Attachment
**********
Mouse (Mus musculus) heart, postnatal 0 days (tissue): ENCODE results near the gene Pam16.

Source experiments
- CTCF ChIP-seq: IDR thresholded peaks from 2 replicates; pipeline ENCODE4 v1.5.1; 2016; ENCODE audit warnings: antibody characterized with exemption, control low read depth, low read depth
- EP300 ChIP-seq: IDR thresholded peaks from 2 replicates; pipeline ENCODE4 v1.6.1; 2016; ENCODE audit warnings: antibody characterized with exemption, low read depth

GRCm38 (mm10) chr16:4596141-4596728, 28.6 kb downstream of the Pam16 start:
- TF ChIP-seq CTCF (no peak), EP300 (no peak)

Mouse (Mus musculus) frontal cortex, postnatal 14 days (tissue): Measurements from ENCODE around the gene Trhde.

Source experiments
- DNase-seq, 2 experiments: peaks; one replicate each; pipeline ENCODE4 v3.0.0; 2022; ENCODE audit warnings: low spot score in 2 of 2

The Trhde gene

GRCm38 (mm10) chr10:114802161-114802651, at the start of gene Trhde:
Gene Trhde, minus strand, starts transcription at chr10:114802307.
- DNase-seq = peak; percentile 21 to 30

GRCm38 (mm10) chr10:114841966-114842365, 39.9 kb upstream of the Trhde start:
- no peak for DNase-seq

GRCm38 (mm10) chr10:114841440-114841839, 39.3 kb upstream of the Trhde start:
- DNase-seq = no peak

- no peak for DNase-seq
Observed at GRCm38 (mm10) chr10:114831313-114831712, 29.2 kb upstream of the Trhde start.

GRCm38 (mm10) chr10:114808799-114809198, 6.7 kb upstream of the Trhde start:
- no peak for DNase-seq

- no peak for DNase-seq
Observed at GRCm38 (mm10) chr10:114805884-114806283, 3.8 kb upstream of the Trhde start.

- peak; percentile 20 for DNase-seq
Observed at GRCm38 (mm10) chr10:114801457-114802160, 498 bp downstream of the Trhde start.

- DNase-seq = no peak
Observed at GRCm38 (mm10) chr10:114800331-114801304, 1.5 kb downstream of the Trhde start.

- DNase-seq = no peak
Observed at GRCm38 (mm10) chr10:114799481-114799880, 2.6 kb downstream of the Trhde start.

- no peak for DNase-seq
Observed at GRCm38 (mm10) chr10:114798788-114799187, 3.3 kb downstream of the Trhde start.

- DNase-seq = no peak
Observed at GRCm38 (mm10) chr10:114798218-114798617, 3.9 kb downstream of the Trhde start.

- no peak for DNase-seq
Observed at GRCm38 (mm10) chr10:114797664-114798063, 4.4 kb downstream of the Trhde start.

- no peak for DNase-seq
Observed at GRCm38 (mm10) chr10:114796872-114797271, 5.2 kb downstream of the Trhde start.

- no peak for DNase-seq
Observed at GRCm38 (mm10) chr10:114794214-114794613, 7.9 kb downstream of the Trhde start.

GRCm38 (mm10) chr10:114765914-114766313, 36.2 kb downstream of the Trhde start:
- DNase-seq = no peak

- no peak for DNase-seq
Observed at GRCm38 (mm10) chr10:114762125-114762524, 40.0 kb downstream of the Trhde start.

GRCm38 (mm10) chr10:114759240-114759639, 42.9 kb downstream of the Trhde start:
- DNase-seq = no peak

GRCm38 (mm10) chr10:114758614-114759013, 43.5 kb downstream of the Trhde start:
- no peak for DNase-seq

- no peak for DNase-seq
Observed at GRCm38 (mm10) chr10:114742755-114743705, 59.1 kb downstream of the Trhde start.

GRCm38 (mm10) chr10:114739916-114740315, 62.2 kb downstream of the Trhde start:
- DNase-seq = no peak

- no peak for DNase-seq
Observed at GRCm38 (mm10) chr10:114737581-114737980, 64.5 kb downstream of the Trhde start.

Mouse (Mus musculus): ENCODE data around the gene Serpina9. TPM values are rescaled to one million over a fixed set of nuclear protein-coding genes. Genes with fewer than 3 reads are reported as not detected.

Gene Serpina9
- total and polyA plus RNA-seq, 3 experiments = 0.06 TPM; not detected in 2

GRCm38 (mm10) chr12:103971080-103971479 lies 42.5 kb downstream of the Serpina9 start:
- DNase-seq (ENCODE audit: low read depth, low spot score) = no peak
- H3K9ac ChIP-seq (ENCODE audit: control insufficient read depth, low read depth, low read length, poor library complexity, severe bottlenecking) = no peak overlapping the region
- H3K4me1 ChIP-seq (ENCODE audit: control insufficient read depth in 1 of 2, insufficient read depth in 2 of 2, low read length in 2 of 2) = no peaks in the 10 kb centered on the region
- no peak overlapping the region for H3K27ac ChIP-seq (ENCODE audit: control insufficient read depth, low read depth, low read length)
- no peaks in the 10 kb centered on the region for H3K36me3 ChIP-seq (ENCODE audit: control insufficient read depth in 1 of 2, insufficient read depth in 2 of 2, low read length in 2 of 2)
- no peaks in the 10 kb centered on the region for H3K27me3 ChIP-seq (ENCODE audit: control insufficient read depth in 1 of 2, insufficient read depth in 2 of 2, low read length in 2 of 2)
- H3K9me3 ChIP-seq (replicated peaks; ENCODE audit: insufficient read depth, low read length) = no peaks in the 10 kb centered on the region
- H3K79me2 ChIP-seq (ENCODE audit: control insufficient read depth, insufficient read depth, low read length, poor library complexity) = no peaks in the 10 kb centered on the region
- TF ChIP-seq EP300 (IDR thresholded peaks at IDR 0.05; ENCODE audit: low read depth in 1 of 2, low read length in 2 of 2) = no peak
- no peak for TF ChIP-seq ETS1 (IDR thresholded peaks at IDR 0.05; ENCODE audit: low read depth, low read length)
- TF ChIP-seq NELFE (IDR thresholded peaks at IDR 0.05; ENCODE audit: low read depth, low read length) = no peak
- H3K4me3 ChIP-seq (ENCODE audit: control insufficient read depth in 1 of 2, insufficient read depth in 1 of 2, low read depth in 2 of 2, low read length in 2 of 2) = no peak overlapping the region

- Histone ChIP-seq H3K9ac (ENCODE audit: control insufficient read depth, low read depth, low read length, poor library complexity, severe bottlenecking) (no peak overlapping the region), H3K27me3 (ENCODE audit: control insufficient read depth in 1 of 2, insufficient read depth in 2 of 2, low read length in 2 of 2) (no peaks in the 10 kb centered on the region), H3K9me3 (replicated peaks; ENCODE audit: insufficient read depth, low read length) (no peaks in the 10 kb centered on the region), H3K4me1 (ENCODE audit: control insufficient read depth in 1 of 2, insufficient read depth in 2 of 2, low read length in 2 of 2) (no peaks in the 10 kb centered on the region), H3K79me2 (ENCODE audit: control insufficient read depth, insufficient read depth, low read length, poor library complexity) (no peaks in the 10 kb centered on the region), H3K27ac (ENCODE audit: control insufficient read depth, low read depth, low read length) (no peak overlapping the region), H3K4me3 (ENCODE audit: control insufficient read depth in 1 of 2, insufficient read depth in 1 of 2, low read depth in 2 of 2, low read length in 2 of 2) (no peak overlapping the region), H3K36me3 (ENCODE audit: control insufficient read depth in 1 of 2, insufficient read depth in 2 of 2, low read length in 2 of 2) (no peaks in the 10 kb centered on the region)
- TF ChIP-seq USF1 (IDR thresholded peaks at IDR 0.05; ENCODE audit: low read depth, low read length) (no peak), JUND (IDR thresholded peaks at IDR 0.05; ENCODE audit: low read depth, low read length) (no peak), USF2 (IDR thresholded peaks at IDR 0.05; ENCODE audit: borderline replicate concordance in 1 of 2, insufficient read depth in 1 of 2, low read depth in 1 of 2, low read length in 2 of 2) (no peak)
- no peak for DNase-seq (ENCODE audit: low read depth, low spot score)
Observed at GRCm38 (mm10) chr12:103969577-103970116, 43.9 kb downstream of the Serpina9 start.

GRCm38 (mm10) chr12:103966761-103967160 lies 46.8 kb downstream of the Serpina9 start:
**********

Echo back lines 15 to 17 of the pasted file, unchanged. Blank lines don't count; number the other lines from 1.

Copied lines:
- no peak for DNase-seq

GRCm38 (mm10) chr10:114841440-114841839, 39.3 kb upstream of the Trhde start:
- DNase-seq = no peak